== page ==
March 28 (Bloomberg) -- Directors at Bats Global Markets Inc. won’t consider redoing the exchange operator’s initial public offering for at least a quarter, according to a person with direct knowledge of the matter.
The decision was made during a board meeting yesterday, according to the person, who declined to be identified because the talks were private. Bats said in a statement that Chief Executive Officer Joe Ratterman will give up his chairman role after the company withdrew the IPO on March 23 because its computers couldn’t get the shares trading.
Randy Williams, a Bats spokesman, declined to comment on the directors’ meeting.
“Splitting the two is the much favored approach,” Charles Elson, director of the University of Delaware’s John L. Weinberg Center for Corporate Governance, said in a phone interview yesterday. “It gives the board more authority,” he said. “It’s something you do when there’s been controversy to buoy investor confidence.”
Company founder Dave Cummings said on March 25 that Lenexa, Kansas-based Bats should try the IPO again by the end of June. Executive bonuses should be suspended at Bats, he also said that day in an e-mail addressed to the “trading community.”
While directors yesterday discussed whether bonuses would be paid, they didn’t make any decision and left it up to the board’s compensation committee, the person said. The board said that panel should weigh the IPO’s failure, the person said.
Ratterman and three executives are going to Washington this week for discussions with the U.S. Securities and Exchange Commission, according to the person. They plan to meet with commissioners, the Office of Compliance Inspections and Examinations, and executives with the Division of Trading and Markets, the person said.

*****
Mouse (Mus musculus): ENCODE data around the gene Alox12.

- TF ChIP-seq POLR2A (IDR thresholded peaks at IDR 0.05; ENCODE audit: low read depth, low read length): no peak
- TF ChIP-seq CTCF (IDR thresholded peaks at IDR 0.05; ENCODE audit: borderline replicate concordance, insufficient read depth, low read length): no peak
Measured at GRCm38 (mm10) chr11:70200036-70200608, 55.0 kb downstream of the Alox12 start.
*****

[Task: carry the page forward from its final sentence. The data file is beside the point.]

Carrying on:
Ratterman, who became chairman in 2007, will keep the positions of CEO and president and received the “unanimous support” of directors in yesterday’s meeting, which was moved up from next week, Bats said in a statement.
Bats described the “enhanced corporate governance structure” after Ratterman spent days making public appearances explaining the debacle, for which he took responsibility. Pulling the IPO denied a payday for Wall Street firms such as Morgan Stanley, Citigroup Inc. and Credit Suisse Group AG, three Bats owners who underwrote the deal.
The CEO and chairman duties had been under discussion previously, and yesterday’s decision was made without opposition, according to the person familiar with the matter.
“Joe continues to do a tremendous job as CEO of Bats,” according to a statement attributed to the board. “We fully support his leadership, vision and strategic direction as Bats continues to enhance competition and foster innovation in markets worldwide.”
The cancellation of the IPO left a $100 million dividend that was conditioned on its completion unpaid to a group of Bats’s owners, which also include automated-trading firms Getco LLC and Tradebot Systems Inc., the estate of Lehman Brothers Holdings Inc. and securities companies such as Bank of America Corp. and Deutsche Bank AG. The directors decided the payout won’t be made in the immediate future, the person said.
Bats saw its share of U.S. equity trading rise yesterday. Its two exchanges handled 10.67 percent of U.S. volume as of 5 p.m. New York time, according to data compiled by Bloomberg. That compares with 10.27 percent on March 26 and 9.2 percent on March 23, when the company failed to complete its IPO.